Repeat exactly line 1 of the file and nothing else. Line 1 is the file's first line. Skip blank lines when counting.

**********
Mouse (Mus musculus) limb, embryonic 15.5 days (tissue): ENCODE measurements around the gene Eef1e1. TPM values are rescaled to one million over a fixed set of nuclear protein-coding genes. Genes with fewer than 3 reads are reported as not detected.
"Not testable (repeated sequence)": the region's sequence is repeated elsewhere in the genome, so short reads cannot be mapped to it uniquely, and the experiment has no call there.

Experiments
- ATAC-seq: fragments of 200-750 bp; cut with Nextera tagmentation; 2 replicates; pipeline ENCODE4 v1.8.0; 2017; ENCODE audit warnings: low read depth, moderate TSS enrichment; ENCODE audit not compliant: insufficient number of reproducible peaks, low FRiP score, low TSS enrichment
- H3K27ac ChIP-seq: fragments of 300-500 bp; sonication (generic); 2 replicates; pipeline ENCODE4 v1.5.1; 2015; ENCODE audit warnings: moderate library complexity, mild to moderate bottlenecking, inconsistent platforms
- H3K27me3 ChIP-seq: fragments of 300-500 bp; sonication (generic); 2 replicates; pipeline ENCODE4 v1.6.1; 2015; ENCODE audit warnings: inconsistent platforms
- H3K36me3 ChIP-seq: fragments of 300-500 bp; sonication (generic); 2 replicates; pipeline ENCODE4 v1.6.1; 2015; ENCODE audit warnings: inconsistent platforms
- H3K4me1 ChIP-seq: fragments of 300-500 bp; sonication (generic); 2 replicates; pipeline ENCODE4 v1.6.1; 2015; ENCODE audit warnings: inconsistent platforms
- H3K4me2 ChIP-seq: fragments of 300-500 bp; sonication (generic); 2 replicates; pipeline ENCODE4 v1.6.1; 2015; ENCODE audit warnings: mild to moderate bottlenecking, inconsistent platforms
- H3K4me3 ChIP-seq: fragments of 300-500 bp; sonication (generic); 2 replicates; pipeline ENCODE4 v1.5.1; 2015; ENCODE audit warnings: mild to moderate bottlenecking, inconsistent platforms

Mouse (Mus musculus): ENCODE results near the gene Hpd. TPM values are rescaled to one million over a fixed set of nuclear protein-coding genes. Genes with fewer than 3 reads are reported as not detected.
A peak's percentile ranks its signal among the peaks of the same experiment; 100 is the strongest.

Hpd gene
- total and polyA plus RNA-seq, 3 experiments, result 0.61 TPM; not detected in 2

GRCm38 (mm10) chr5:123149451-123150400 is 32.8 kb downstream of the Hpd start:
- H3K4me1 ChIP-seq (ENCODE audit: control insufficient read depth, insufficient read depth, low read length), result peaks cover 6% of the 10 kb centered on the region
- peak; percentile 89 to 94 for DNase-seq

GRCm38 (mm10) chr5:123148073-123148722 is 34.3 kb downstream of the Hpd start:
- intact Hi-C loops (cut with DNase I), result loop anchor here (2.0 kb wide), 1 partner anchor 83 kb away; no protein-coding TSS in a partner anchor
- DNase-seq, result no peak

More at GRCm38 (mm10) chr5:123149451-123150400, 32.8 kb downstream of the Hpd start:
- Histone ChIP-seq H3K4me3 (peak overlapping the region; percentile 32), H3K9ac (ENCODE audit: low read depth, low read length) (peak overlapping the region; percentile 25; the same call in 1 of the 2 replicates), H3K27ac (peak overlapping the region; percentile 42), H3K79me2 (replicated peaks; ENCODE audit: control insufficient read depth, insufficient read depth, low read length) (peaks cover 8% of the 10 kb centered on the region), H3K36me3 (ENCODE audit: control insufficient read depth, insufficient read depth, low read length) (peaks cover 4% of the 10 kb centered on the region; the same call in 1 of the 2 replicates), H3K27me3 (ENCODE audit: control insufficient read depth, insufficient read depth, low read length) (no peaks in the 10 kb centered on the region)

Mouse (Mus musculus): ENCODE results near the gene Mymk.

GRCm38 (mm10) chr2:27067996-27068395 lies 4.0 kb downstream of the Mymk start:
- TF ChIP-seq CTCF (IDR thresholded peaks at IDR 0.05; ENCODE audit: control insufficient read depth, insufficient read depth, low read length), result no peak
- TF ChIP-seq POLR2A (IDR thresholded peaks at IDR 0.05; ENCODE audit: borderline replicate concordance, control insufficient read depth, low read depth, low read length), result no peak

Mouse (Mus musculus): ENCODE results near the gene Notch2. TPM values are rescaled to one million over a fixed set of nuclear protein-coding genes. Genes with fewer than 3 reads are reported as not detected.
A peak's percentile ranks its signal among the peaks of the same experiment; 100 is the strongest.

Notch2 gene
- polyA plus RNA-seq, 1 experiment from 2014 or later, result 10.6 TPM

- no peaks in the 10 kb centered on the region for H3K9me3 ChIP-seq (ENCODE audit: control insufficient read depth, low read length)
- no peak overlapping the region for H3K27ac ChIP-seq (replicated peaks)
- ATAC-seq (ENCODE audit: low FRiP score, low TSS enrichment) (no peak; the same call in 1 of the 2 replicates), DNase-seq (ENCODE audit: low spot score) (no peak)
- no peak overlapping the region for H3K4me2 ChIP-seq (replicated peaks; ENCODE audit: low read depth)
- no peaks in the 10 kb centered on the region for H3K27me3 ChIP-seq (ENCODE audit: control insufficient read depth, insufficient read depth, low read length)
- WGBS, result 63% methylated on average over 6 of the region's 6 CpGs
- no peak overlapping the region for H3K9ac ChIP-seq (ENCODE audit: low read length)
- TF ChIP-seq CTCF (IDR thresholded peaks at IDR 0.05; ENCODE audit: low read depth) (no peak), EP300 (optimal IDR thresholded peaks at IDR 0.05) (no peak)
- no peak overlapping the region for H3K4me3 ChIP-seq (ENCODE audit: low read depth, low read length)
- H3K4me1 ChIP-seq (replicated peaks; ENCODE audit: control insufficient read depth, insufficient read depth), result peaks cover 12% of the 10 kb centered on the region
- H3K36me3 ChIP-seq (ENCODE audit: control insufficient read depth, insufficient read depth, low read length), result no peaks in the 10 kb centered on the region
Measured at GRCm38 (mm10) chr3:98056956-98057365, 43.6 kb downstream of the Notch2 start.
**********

Mouse (Mus musculus) limb, embryonic 15.5 days (tissue): ENCODE measurements around the gene Eef1e1. TPM values are rescaled to one million over a fixed set of nuclear protein-coding genes. Genes with fewer than 3 reads are reported as not detected.